How To Negotiate Managed Service Contracts With Existing Customers
If you are a frequent reader of this site you have probably heard us talk often about “shedding your skin” in order to achieve growth. When a snake hits certain phases in its life it begins to “molt.” This is the act of shedding its most outer layer of skin to shed parasites and release it’s juvenile scales, both of which restrict the snake from growing. The same can be found true for Managed Service companies in the form of outdated contracts from their most loyal customers. If these contracts are not shed and renegotiated to fit current operating costs and future goal, this could up creating a lose/lose partnership for both parties. If your company is one of the thousands of MSPs with unprofitable service contracts from long-standing customers, than these tips negotiating tips are for you.
Know Your Costs
Before any negotiating can begin, the first thing that needs to documented are your costs for servicing the customer in question. While gathering up your licensing and software costs might be rather simple, labor costs are typically the area where most companies struggle.
The first step in truing up your labor costs is to create a spreadsheet that lists every employee on your service team and calculate their hourly expense. This should include payroll taxes, benefits, insurance and any other costs associated with employing each individual. For companies with significant overhead expenses, you may want to include your total over-head expenses in this calculation, divided evenly among each employee.
After you know each employee’s hourly cost, you should then input their rate into your professional service automation platform as their “resource cost.” This will now allow you to pull a Profit & Loss by contract report from your system. A P&L by contract will detail all the labor that was performed under the contract, how much it cost the company, and how much was billed to the customer. This report is extremely powerful when accurate, especially when your team has good time-tracking habits.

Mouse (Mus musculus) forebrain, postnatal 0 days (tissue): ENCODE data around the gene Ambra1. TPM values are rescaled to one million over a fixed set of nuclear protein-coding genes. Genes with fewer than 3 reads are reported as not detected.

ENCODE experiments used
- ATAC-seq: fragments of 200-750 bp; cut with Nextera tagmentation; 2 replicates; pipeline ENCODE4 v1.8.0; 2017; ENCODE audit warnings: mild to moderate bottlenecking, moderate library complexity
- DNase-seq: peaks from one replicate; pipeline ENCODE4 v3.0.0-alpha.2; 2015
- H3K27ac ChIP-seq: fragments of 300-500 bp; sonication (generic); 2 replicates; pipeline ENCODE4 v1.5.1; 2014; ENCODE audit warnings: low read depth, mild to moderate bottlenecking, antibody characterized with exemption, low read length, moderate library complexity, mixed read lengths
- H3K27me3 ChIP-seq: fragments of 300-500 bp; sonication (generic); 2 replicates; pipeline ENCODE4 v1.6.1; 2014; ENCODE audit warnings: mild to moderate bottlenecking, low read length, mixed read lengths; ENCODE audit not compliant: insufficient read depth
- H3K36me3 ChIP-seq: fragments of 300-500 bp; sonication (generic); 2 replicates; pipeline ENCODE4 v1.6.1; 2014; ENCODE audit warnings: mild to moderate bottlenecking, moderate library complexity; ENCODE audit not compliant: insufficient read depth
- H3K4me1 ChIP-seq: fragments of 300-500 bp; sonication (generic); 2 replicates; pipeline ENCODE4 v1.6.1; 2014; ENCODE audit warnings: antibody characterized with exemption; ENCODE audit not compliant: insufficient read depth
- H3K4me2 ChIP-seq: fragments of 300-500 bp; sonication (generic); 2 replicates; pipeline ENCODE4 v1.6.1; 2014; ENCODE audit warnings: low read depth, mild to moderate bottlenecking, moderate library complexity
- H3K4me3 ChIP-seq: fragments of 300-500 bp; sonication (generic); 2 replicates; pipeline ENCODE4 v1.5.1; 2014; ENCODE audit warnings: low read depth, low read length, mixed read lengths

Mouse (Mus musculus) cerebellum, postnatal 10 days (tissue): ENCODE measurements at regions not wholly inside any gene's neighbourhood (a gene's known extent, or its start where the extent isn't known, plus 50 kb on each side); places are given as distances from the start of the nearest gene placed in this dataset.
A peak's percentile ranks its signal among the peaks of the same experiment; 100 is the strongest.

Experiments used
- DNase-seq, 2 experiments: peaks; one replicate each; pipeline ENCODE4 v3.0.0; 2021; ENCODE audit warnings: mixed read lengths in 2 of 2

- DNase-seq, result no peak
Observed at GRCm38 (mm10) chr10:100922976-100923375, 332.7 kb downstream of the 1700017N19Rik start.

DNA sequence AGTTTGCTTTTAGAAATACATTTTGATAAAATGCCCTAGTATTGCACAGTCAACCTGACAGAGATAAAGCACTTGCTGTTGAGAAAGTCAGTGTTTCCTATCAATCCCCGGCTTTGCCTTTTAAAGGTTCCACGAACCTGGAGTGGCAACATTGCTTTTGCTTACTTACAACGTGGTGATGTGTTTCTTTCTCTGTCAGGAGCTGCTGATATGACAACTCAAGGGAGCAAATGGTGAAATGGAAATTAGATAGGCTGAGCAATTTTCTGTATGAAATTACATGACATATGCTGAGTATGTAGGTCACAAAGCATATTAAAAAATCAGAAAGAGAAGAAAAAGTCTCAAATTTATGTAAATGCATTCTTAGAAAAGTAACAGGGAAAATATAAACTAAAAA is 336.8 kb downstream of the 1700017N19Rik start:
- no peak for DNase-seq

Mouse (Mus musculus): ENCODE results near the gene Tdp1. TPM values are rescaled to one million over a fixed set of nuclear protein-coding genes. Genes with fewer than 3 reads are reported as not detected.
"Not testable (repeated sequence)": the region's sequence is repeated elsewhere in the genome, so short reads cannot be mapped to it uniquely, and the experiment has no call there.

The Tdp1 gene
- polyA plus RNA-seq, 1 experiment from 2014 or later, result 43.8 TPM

Create A Usage Projection
If you know your average monthly costs for servicing a contract and can prove that it has become less profitable over time, then there is no reason to not disclose this to your customer. Rather than handing over a confusing and exhaustive financial report, a simple summary and explanation of the numbers will do. Showing that you are organized, keep good records, and can prove profitability is the important part and will go a long way in building your case for a new contract.
Included in your financial summary, you should include a projection for how much you estimate service desk usage and costs to be over the next 12 months of the contract. If the customer’s usage has trended up year after year, you should be able to identify this through reporting and plan accordingly.
Once you have a usage and cost projection, you can add your desired profit margin on top of it. This will give you a fair price to negotiate that will be very hard to dispute. It is important to remind yourself through the process that there are only two ways to feed growth. One is profit and the other is capital (including resources/time). For every dollar you don’t return in profit, that is a dollar out of your pocket in capital or precious time spent to compensate. The more you can improve your margin through negotiation, the faster you can accelerate your growth.
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Delegate Discussions (If Necessary)